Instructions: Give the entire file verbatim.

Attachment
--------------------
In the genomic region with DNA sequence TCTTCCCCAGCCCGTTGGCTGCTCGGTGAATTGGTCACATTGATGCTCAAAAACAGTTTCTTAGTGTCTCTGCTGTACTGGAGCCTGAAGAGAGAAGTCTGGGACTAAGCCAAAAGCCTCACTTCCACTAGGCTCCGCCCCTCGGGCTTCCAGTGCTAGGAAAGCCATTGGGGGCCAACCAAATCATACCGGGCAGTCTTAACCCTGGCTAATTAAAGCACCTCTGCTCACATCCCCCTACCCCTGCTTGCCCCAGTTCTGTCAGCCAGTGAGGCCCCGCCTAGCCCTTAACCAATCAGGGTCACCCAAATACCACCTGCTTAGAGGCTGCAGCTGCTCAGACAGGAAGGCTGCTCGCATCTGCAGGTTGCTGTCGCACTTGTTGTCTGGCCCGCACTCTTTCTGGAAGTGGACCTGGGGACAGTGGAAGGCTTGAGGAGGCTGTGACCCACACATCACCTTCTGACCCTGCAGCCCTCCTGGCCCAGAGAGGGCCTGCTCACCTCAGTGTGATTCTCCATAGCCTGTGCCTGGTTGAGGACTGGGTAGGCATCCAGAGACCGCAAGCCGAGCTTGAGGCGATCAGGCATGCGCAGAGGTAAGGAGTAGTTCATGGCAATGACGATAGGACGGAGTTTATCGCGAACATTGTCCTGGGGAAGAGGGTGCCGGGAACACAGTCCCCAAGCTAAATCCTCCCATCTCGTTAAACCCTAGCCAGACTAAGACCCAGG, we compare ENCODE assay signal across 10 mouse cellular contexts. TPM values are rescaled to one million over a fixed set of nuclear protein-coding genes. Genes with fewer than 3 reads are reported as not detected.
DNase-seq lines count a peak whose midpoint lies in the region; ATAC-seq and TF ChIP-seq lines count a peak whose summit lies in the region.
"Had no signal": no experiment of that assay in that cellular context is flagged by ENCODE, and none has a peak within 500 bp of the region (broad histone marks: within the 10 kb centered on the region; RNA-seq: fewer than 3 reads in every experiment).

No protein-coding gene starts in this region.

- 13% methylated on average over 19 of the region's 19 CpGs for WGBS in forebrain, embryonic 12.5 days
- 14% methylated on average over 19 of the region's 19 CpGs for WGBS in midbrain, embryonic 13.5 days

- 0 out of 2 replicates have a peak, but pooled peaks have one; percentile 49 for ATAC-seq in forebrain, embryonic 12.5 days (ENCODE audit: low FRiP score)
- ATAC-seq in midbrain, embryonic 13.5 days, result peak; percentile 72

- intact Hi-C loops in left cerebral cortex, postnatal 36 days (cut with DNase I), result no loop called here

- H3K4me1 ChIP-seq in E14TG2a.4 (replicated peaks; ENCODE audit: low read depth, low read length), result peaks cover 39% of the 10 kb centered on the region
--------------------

In the genomic region with DNA sequence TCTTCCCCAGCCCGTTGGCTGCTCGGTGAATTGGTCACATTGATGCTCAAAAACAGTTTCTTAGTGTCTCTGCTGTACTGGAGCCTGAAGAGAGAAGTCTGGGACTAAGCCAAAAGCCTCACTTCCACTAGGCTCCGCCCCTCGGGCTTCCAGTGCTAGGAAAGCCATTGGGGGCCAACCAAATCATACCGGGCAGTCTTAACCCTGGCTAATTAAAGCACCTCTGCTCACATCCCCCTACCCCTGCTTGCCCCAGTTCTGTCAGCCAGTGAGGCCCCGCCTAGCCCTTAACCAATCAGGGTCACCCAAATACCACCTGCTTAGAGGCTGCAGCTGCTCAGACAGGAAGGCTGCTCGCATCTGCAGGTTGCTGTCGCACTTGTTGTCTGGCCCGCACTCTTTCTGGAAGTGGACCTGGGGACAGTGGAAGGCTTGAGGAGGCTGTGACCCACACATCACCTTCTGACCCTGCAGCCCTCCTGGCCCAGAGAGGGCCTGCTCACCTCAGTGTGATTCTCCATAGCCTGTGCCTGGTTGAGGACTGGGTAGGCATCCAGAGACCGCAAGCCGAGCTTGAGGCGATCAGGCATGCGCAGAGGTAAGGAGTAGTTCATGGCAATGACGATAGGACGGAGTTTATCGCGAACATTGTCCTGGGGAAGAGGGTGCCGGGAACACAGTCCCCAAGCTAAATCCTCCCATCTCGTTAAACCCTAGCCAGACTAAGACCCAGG, we compare ENCODE assay signal across 10 mouse cellular contexts. TPM values are rescaled to one million over a fixed set of nuclear protein-coding genes. Genes with fewer than 3 reads are reported as not detected.
DNase-seq lines count a peak whose midpoint lies in the region; ATAC-seq and TF ChIP-seq lines count a peak whose summit lies in the region.
"Had no signal": no experiment of that assay in that cellular context is flagged by ENCODE, and none has a peak within 500 bp of the region (broad histone marks: within the 10 kb centered on the region; RNA-seq: fewer than 3 reads in every experiment).

No protein-coding gene starts in this region.

- 13% methylated on average over 19 of the region's 19 CpGs for WGBS in forebrain, embryonic 12.5 days
- 14% methylated on average over 19 of the region's 19 CpGs for WGBS in midbrain, embryonic 13.5 days

- 0 out of 2 replicates have a peak, but pooled peaks have one; percentile 49 for ATAC-seq in forebrain, embryonic 12.5 days (ENCODE audit: low FRiP score)
- ATAC-seq in midbrain, embryonic 13.5 days, result peak; percentile 72

- intact Hi-C loops in left cerebral cortex, postnatal 36 days (cut with DNase I), result no loop called here

- H3K4me1 ChIP-seq in E14TG2a.4 (replicated peaks; ENCODE audit: low read depth, low read length), result peaks cover 39% of the 10 kb centered on the region